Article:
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Facebook rethinks games rules in developer charm offensive

Zuckerberg: "people have questioned our commitment to games... it's been tricky to find the right balance"

Facebook has revealed a set of new features and changes intended to arrest the decline of game growth on the social network.

With many developers lamenting that viral spread of titles has died out following Facebook's tightened restrictions on game notifications in users' news feeds, boss Mark Zuckerberg last night outlined the company's next game strategy.

The primary change involves ramping notifications back up, but making them visible only to people who regularly play games on Facebook.

Speaking to a selection of invitees to Facebook HQ in Palo Alto, California (as filmed by VentureBeat), the CEO claimed that "our goal is to make it so as few people as possible come to the site and have negative experiences every day...

"One of the biggest drivers of negative experience has unfortunately been games. One the one hand, games are a phenomenon – 200 million people or more are playing games on the site. On the other hand, game [notifications] are also one of the biggest complaints that we get.

"We tried measuring the right weight for games stories, and what we found was when we turn it up, we get complaints. And when we turn it up, we get complaints. People have questioned Facebook's commitment to games and whether we care about it.

"I understand why people have thought that historically, but we want to build and enable anything that hundreds of millions of people want to use. It's just been very tricky to find the right balance to do that."

Targeted game notifications now include far more detail for relevant observers

Facebook's latest gambit is to keep the bulk of game content away from people who don't already play games, instead using Discovery Stories to highlight when a friend or friends installs and apparently engages with a new title.

Further notifications on their in-game actions will then be hidden from those who do not regularly play games, but users identified as gamers will be privy to expanded stories intended to increase virality.

Explaining the methodology, Zuckerberg argued that "In real-life, if one of your friends plays FarmVille and you don't, they probably wouldn't come up to you and say 'Hey, I just got this new cow on my farm.' They might say 'Hey, I found this new game that's really cool that you should check out.' Giving this kind of context is what we want to emulate on the site."

Further changes include a Smart Bookmarks system that automatically manages application links on the main page, adding and removing apps and games dependent on usage.

Developers will also be able to add counters to app icons, letting users know how many tasks or notifications await them, in the hope of encouraging fair-weather users to play more often and for longer.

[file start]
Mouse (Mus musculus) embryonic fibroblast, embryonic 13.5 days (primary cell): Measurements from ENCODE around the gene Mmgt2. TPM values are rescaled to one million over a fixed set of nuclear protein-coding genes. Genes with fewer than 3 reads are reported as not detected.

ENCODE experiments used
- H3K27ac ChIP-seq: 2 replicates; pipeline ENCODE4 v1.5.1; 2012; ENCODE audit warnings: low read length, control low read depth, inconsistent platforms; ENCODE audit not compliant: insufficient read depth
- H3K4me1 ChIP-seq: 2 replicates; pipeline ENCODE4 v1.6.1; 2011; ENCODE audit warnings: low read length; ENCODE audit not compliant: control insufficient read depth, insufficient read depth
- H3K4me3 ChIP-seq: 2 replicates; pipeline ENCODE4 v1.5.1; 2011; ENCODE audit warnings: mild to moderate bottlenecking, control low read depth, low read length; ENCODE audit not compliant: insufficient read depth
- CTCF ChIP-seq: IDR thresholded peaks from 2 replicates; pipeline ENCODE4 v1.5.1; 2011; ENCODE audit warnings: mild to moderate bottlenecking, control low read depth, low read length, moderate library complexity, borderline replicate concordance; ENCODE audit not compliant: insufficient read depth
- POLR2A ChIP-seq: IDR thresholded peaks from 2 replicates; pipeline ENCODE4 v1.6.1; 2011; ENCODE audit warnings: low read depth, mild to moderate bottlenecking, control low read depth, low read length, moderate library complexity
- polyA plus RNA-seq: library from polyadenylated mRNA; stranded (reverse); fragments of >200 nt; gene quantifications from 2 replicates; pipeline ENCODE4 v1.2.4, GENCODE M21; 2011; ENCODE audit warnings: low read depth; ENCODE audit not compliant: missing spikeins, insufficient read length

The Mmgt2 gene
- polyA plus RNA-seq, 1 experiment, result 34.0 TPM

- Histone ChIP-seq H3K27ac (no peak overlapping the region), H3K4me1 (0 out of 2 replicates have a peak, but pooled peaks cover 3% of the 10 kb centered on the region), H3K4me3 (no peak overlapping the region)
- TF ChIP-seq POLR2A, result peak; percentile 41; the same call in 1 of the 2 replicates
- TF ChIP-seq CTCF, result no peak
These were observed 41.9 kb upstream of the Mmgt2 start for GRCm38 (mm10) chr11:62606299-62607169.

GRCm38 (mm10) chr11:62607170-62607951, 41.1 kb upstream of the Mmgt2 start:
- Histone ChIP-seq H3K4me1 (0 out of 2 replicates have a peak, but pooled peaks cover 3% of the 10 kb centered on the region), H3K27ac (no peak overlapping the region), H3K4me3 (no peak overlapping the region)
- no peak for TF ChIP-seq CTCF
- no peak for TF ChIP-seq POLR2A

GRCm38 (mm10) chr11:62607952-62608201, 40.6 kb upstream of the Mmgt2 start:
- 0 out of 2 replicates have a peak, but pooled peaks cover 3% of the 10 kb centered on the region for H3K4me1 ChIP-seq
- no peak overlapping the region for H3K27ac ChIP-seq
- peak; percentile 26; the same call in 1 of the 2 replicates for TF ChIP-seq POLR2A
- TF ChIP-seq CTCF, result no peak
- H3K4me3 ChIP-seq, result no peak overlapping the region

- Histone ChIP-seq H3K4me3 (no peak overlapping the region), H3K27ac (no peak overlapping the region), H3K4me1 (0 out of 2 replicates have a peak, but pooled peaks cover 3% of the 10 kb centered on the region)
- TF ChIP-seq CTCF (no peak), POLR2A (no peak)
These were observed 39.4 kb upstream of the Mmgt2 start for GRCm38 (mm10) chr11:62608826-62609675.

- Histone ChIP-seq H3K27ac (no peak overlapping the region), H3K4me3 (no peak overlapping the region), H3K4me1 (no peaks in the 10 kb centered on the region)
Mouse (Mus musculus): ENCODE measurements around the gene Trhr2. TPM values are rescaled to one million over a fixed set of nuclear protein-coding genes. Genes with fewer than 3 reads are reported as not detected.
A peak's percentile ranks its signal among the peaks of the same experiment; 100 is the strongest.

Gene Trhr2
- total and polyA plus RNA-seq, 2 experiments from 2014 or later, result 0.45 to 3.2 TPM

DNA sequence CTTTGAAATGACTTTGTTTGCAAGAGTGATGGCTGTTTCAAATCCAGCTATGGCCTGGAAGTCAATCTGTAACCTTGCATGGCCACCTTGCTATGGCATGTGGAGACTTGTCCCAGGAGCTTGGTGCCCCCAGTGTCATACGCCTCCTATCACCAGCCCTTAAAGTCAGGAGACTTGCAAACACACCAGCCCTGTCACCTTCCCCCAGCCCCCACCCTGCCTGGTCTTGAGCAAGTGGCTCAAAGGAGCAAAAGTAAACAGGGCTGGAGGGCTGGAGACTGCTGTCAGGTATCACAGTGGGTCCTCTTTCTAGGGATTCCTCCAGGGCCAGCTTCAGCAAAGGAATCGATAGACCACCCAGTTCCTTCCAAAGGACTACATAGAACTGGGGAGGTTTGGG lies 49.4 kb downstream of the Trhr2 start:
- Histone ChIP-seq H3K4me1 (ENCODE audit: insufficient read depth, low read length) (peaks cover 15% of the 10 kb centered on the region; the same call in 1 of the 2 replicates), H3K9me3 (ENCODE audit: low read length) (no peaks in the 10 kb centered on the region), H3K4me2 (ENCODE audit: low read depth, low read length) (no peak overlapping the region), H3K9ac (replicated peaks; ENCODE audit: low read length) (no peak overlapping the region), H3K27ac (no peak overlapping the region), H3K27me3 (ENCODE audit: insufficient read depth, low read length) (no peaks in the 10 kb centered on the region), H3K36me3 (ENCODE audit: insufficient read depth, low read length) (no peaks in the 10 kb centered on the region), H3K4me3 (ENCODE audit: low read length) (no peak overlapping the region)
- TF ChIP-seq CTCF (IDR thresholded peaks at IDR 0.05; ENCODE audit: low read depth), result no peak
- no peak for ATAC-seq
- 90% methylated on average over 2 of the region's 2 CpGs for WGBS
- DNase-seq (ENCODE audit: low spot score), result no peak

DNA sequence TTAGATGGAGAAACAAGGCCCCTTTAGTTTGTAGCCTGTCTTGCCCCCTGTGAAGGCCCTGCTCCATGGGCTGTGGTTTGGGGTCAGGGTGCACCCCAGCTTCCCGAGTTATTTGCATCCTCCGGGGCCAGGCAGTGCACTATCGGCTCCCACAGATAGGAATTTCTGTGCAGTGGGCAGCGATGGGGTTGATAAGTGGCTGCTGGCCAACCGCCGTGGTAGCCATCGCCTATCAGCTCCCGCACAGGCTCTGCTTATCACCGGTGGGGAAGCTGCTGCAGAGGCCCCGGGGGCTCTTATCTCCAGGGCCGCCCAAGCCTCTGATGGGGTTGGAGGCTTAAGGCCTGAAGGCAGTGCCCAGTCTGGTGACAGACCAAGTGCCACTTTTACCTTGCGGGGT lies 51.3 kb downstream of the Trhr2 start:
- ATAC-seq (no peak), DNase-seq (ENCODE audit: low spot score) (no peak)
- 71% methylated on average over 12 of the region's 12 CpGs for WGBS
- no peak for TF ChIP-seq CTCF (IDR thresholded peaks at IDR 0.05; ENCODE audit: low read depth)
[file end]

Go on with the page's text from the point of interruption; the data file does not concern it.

"What it's going to mean is that games that are good, that are high quality, people now have the ability to stick with them for a longer period of time," said Zuckerberg.

"Whereas the whole ring of fire approach, where you keep on growing exponentially but have a lot of users who pull out, that's not going to work as well.

"We still think that Facebook is going to be the best way for games and applications and content to spread socially – because that's what a social network is. You're seeing what your friends are doing, and that's the main way to make people learn about these things. If think if you compare this to other platforms, that's always gonna be a huge advantage of building on top of Facebook."

Also discussed was the thorny issue of proprietary virtual currency Facebook Credits, which have elicited the dual concerns of the social network taking too big a cut (at 30 per cent) and that the system is not available to all games.

Claimed platform marketing chief Dan Rose, "Credits are really important from our perspective for users, to make sure that when you buy credits you're able to spend them in any game you play. That only really works in a world where all of the games are accepting credits, and we're working with you guys to make sure that's possible.

"We're balancing that off against the need to build this slowly so that we can make sure that...we're building a stable platform around it. So we can't bring all games on at once, but we already have 170 games that accept Credits and our goal is to get to a place where all of the games on Facebook are accepting Credits."

Rose also explained plans to offer free Credits to users who had not yet spent virtual currency on Facebook, in the hope of acclimatising them to the concept and the claimed benefits of in-game goods.

A detailed breakdown of Facebook's proposed changes to games is available here.

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Alec Meer avatar
Alec Meer: A 10-year veteran of scribbling about video games, Alec primarily writes for Rock, Paper, Shotgun, but given any opportunity he will escape his keyboard and mouse ghetto to write about any and all formats.
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